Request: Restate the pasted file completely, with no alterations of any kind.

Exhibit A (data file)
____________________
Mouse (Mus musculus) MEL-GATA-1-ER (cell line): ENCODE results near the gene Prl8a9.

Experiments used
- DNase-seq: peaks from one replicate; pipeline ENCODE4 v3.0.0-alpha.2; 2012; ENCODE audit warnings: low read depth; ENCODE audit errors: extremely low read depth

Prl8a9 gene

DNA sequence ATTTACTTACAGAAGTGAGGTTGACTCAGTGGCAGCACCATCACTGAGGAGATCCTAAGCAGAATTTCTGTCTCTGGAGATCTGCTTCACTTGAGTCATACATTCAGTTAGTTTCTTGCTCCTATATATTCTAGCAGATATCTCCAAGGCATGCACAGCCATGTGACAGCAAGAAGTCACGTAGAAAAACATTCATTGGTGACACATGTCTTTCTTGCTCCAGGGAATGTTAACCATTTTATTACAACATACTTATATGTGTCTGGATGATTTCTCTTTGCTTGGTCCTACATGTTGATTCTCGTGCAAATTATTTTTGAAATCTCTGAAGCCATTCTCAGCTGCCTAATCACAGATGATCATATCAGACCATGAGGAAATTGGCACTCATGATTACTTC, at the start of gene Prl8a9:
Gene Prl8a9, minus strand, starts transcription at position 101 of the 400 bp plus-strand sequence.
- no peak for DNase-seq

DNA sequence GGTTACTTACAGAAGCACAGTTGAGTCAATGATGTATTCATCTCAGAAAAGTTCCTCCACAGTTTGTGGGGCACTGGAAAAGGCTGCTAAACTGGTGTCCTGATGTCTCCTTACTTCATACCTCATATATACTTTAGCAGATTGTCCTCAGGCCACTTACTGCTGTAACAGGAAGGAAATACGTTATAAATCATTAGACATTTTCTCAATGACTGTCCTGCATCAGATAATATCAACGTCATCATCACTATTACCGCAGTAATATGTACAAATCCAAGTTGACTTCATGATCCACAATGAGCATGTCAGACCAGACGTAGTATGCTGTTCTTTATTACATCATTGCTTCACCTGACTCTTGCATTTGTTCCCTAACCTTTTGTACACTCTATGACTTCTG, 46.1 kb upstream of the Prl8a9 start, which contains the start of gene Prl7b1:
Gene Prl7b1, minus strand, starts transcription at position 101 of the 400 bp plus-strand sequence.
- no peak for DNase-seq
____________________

Mouse (Mus musculus) MEL-GATA-1-ER (cell line): ENCODE results near the gene Prl8a9.

Experiments used
- DNase-seq: peaks from one replicate; pipeline ENCODE4 v3.0.0-alpha.2; 2012; ENCODE audit warnings: low read depth; ENCODE audit errors: extremely low read depth

Prl8a9 gene

DNA sequence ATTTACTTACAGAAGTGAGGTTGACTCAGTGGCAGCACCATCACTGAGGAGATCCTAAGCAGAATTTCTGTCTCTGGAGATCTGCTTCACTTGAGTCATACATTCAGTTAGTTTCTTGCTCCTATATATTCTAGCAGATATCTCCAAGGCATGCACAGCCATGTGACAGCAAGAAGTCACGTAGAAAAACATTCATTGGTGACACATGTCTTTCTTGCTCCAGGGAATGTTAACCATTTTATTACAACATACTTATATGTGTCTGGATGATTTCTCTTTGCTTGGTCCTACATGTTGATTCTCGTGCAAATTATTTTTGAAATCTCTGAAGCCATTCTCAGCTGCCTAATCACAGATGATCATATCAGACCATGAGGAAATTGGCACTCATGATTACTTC, at the start of gene Prl8a9:
Gene Prl8a9, minus strand, starts transcription at position 101 of the 400 bp plus-strand sequence.
- no peak for DNase-seq

DNA sequence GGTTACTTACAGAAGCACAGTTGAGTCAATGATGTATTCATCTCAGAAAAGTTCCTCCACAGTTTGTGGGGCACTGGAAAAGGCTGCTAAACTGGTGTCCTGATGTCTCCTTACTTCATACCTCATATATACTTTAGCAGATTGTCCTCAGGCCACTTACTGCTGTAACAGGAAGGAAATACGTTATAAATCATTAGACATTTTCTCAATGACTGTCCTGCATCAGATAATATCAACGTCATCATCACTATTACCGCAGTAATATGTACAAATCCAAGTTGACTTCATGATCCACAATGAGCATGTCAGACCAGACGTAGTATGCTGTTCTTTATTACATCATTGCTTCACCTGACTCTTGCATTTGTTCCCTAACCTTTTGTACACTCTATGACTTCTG, 46.1 kb upstream of the Prl8a9 start, which contains the start of gene Prl7b1:
Gene Prl7b1, minus strand, starts transcription at position 101 of the 400 bp plus-strand sequence.
- no peak for DNase-seq